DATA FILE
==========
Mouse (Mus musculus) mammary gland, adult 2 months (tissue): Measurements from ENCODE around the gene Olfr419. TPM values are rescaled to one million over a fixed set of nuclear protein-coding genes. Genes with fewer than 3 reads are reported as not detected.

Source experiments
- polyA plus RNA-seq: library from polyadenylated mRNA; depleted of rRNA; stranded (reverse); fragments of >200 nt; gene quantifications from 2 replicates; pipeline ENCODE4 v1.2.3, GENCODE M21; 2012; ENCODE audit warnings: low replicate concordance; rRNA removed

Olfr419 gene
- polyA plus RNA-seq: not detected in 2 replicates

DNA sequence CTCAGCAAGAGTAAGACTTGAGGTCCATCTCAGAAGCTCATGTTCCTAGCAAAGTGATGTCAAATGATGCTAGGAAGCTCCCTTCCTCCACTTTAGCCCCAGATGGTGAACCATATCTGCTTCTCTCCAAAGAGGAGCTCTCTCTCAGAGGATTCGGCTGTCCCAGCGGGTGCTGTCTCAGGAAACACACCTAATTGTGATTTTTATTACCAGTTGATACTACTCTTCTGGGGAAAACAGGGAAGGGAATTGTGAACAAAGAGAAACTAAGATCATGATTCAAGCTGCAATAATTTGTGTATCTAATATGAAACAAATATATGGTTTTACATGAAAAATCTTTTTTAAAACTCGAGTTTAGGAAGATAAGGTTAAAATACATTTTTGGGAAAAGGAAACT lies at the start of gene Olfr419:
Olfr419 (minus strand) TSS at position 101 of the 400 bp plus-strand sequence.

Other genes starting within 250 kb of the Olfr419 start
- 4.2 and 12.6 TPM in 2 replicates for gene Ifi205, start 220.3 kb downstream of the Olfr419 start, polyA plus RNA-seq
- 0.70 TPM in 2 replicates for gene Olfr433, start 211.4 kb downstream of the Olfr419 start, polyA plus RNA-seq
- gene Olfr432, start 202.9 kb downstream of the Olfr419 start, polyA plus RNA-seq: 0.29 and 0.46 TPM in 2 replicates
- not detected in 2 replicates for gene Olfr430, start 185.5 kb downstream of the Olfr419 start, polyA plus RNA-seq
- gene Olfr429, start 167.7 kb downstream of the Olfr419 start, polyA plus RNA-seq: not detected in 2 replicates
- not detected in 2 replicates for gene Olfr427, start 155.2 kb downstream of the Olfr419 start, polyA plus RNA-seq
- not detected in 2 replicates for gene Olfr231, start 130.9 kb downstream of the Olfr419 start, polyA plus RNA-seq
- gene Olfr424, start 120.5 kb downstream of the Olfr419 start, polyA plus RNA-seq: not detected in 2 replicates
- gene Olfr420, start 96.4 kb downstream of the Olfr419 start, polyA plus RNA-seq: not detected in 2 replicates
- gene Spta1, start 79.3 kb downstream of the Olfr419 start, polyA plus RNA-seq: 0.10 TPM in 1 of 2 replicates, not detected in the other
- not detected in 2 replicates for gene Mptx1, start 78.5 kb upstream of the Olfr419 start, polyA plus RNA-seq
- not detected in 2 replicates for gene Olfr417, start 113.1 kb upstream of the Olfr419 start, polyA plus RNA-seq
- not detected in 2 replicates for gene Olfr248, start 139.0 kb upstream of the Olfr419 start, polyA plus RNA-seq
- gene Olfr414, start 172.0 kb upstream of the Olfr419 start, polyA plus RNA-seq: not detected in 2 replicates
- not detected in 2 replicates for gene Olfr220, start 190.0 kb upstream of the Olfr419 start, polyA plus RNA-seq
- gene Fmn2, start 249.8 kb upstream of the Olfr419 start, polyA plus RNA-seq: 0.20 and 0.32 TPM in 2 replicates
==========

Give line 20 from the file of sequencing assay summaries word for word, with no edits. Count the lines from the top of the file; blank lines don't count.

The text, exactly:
- not detected in 2 replicates for gene Olfr417, start 113.1 kb upstream of the Olfr419 start, polyA plus RNA-seq